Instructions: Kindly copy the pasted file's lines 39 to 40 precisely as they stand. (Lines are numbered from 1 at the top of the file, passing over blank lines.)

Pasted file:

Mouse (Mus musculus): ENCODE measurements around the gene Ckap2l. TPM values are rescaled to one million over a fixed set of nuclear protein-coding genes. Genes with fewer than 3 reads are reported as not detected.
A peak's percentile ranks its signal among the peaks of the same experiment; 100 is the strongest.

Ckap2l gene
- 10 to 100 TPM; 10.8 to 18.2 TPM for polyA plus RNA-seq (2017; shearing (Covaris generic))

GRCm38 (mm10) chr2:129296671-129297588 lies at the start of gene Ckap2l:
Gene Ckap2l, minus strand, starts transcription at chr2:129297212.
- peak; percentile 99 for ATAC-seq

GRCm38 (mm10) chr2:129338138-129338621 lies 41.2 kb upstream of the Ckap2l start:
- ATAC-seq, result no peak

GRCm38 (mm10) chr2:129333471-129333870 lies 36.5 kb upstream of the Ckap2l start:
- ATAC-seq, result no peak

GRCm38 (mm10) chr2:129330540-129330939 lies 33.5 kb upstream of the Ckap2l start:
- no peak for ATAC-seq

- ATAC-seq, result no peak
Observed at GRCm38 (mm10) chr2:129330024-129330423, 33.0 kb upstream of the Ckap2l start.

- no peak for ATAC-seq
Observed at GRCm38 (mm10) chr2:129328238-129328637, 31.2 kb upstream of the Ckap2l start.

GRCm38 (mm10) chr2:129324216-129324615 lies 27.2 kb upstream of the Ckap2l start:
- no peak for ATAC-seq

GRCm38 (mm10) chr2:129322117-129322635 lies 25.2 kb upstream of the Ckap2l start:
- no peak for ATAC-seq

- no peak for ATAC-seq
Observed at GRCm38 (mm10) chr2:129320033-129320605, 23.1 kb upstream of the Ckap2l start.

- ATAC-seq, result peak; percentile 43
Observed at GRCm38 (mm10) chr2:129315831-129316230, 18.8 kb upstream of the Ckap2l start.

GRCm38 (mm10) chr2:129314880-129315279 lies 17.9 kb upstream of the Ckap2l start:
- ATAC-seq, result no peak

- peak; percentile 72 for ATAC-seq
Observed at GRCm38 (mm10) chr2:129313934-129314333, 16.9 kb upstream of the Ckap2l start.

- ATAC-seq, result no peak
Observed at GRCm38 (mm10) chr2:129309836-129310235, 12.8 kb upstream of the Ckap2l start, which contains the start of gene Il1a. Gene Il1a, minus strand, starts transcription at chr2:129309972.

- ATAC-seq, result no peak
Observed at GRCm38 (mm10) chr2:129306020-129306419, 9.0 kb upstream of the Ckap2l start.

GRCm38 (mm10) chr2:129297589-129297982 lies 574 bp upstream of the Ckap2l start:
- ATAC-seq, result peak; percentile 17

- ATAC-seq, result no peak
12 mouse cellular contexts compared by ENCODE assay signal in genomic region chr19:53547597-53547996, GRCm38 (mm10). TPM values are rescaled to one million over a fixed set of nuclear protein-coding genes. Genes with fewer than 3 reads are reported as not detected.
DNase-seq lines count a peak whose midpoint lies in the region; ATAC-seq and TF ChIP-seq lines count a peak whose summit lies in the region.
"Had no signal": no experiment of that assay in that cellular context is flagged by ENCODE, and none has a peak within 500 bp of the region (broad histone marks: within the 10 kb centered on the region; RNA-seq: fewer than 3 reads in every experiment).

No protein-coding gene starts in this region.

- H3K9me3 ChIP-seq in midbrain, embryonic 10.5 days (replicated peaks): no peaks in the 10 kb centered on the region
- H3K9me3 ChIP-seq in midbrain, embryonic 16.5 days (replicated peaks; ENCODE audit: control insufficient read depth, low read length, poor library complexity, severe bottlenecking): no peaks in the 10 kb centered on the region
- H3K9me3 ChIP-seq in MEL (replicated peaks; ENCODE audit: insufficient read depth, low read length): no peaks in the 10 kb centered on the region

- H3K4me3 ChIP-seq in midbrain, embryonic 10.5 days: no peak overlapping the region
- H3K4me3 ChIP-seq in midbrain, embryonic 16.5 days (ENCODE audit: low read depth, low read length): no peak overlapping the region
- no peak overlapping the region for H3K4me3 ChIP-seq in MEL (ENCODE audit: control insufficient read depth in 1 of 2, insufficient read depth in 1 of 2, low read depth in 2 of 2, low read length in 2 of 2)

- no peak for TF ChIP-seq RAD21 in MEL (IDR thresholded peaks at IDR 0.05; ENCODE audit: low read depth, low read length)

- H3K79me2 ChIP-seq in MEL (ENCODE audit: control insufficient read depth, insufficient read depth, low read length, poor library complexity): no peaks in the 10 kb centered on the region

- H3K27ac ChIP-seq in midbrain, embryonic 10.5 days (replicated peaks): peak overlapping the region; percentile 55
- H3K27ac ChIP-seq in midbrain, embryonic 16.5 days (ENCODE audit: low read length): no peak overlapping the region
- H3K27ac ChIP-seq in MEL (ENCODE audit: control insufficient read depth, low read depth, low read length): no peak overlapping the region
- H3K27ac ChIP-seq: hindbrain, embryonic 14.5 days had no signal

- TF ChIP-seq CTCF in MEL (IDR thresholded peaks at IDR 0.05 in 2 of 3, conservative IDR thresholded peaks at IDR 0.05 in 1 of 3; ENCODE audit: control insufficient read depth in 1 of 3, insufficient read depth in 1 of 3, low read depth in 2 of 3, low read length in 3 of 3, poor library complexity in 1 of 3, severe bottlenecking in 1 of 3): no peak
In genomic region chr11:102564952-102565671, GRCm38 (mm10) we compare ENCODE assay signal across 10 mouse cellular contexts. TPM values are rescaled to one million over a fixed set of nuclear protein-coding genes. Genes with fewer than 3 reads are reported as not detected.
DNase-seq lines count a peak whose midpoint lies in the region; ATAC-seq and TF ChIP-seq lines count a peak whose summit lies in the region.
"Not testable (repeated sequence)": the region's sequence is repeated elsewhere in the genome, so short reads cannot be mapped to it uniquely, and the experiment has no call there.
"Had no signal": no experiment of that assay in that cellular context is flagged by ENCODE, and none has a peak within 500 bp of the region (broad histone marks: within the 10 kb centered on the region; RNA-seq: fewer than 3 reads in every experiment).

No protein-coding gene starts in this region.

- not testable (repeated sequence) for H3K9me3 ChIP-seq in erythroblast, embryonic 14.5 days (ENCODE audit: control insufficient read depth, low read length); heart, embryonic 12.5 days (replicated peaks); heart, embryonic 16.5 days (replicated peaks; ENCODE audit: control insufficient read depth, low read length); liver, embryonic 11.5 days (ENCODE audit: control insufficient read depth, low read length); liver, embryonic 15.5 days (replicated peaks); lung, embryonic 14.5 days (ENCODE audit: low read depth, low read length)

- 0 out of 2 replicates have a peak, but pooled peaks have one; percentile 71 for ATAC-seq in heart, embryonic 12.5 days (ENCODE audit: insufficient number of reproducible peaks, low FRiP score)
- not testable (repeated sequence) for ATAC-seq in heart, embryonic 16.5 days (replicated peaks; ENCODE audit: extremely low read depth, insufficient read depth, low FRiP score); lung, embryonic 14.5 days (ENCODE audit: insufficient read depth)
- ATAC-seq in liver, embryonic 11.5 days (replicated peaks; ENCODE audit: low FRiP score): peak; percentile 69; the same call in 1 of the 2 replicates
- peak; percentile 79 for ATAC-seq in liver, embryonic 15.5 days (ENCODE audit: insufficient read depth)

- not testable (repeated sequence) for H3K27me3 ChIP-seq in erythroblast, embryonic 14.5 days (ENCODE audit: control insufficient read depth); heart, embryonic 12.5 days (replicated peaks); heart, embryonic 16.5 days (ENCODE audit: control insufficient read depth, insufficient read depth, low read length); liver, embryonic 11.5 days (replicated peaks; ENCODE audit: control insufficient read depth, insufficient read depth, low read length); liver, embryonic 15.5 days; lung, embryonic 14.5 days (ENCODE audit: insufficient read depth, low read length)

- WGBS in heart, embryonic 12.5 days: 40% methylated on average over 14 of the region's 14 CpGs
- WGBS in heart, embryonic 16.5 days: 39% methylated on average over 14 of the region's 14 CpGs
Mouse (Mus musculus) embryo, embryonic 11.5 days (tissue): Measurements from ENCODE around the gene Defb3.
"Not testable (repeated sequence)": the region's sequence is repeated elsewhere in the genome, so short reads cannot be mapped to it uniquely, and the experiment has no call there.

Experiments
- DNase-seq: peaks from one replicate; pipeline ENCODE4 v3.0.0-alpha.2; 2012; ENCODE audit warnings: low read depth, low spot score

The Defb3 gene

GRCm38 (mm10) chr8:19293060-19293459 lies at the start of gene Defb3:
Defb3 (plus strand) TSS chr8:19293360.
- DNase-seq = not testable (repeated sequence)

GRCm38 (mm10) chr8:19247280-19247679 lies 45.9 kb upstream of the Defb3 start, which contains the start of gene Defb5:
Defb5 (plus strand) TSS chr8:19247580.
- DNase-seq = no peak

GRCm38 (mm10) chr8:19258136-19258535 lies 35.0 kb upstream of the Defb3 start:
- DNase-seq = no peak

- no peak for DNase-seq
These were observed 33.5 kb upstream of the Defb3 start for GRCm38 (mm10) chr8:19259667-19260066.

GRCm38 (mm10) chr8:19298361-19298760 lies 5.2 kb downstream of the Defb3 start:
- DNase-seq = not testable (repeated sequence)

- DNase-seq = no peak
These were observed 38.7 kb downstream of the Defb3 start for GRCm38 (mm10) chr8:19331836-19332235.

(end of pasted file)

"Had no signal": no experiment of that assay in that cellular context is flagged by ENCODE, and none has a peak within 500 bp of the region (broad histone marks: within the 10 kb centered on the region; RNA-seq: fewer than 3 reads in every experiment).

No protein-coding gene starts in this region.